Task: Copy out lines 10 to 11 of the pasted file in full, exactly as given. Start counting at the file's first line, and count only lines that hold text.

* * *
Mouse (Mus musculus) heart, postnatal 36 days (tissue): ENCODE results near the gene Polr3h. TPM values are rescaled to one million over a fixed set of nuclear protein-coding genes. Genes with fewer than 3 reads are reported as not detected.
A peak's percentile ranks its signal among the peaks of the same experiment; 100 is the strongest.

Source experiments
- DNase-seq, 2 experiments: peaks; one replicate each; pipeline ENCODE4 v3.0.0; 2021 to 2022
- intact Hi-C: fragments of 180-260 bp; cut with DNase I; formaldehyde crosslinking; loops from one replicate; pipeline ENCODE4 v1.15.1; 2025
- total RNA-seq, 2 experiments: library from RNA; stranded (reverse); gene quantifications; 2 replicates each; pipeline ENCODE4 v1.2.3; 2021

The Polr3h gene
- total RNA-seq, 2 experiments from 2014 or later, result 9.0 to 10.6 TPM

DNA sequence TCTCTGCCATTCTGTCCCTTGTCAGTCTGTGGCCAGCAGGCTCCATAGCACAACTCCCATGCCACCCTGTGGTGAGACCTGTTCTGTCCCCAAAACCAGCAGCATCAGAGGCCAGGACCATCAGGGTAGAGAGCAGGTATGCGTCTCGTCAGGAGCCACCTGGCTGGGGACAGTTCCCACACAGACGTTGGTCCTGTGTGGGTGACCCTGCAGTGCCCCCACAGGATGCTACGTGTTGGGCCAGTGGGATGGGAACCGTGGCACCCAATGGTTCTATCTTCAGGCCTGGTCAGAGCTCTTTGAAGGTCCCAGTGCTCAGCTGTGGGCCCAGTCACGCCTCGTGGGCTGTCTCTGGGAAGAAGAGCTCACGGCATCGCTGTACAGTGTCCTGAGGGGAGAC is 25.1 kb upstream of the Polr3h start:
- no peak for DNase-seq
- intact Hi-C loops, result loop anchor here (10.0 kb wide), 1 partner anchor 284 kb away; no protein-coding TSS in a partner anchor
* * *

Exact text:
- no peak for DNase-seq
- intact Hi-C loops, result loop anchor here (10.0 kb wide), 1 partner anchor 284 kb away; no protein-coding TSS in a partner anchor